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December 11, 2008


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Nick B.

Interesting point there; "...Ed Cole, was the engineer who developed the famed small-block Chevrolet V8 in the '50s, and rose to become president of General Motors in 1967...".

Ed Cole was the president of GM when it having one of its most fruitful times. He retired in 1974 just as the oil crisis began to take hold, when life became too complex, and when the lawmakers started foisting upon us impact absorbing bumpers and other stupid things.

I have an idea (hee hee...) how to ensure GM's Ford's and Chrysler's survival; put the engineers back at the helm!

I cannot think of one car company (maybe others can?) that was started by an accountant or a lawyer or a marketing executive AND is still thriving today. These individuals usually ruin a good idea when it comes to making a proper and satisfying automobile.
Colin Champan, Enzo Ferrari, Ferdinand Porsche, for example, had either engineering degrees or where mechanically gifted. None could probably balance the books nor could they make fancy sales brochures full of BS; they didn't have to, their cars sold on their own merit. Only when they either died or hired too many accountants did they get into trouble.

So, bring back the people who know how to make cars, I say.

Furthermore, when it comes to GM, kill Saturn, reduce Pontiac's production to a couple of Holdens only, get Chevy to make only passenger cars and have them reduce the number of models to only three, get GMC to make two-three trucks and SUV's for trade and farmers only, sell Buick to the Chinese, and bring over Opels as-they-are (no stupid re-badging or re-chroming) to North America.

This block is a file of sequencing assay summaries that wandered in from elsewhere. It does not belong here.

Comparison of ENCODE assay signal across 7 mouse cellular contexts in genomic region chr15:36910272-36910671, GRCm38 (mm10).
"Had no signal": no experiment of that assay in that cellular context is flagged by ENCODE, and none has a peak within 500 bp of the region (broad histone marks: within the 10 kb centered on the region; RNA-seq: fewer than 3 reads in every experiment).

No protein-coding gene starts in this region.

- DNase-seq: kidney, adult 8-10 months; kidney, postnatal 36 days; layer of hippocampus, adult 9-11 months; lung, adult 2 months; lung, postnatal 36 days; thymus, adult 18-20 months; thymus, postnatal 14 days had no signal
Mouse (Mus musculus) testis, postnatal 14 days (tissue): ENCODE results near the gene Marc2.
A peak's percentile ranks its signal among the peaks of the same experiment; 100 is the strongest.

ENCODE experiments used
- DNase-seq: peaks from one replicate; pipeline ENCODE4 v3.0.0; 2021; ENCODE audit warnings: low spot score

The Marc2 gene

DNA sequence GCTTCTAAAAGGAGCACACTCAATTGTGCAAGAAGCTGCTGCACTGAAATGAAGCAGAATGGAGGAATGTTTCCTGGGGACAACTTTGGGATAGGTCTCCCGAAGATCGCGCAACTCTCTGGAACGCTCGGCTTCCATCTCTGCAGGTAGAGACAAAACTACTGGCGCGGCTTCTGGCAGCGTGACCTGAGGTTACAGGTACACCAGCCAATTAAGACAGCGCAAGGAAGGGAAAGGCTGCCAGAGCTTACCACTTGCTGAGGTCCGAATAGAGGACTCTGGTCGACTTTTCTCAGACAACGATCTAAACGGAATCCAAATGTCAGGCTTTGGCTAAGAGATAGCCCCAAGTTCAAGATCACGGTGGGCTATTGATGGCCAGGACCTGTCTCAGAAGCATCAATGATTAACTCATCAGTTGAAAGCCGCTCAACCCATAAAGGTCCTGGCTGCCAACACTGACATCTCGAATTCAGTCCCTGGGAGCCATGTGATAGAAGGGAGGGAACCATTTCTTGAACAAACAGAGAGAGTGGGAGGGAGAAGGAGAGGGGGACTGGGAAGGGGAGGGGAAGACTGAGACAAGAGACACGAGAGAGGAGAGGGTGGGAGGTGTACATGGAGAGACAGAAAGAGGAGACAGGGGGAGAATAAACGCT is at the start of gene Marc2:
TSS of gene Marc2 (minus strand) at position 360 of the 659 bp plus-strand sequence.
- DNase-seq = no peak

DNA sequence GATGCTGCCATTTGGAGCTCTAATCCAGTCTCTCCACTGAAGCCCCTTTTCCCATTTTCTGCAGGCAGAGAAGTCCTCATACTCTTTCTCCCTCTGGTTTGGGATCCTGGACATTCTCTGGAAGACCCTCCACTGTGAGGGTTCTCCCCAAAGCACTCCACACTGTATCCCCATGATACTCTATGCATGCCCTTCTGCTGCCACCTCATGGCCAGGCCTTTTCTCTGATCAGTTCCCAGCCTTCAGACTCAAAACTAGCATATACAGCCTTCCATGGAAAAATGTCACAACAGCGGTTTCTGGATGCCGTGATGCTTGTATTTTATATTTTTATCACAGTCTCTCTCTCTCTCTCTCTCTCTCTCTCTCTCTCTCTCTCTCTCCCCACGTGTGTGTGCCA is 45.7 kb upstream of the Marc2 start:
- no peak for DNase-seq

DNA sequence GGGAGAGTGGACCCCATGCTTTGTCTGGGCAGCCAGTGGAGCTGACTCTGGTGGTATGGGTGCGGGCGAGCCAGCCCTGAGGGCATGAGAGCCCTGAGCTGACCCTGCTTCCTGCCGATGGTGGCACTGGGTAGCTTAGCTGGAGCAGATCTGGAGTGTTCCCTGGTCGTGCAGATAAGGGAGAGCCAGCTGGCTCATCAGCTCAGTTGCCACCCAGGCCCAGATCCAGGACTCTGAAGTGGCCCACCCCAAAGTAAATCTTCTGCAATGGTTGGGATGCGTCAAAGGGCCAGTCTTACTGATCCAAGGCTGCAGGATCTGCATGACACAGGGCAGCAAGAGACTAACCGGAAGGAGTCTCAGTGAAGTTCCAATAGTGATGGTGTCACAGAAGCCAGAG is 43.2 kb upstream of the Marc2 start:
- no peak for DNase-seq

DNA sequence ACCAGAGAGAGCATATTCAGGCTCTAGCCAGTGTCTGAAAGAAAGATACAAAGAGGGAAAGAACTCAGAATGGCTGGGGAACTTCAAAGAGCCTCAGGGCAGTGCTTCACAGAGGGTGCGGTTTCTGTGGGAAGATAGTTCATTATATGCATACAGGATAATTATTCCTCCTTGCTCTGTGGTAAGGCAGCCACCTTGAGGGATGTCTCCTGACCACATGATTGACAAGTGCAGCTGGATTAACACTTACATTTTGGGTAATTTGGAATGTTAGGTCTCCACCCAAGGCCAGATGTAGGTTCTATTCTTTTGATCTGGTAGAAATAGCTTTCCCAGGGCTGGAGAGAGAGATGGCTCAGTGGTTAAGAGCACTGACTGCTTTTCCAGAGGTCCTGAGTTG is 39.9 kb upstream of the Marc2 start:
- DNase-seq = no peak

Sell Cadillac as well or let them go on their own - they'll probably do well with models they have for years to come.

Be a good start, I say.


Is it not about time somebody puts together a list of the vehicles that are made in Canada and encourages Canadians to seriously consider this list when shopping for vehicles?

Jim Kenzie

RE: Canadian-built cars - the issue really is what percentage of the car is "built" in Canada. There are a number of ways this could be measured - by value, by hours of labour involved, etc.

I don't know this for a fact, but there's a chance that a car with final assembly in Mexico could have more "Canadian content" in it - measured however - than one assembled in Oshawa, because perhaps its engine and transmission were assembled here.

The rules of NAFTA do specify what percentage by value a car must have to qualify for duty-free status.

Let's just say it is a very complex - and global - issue.

Jim Kenzie

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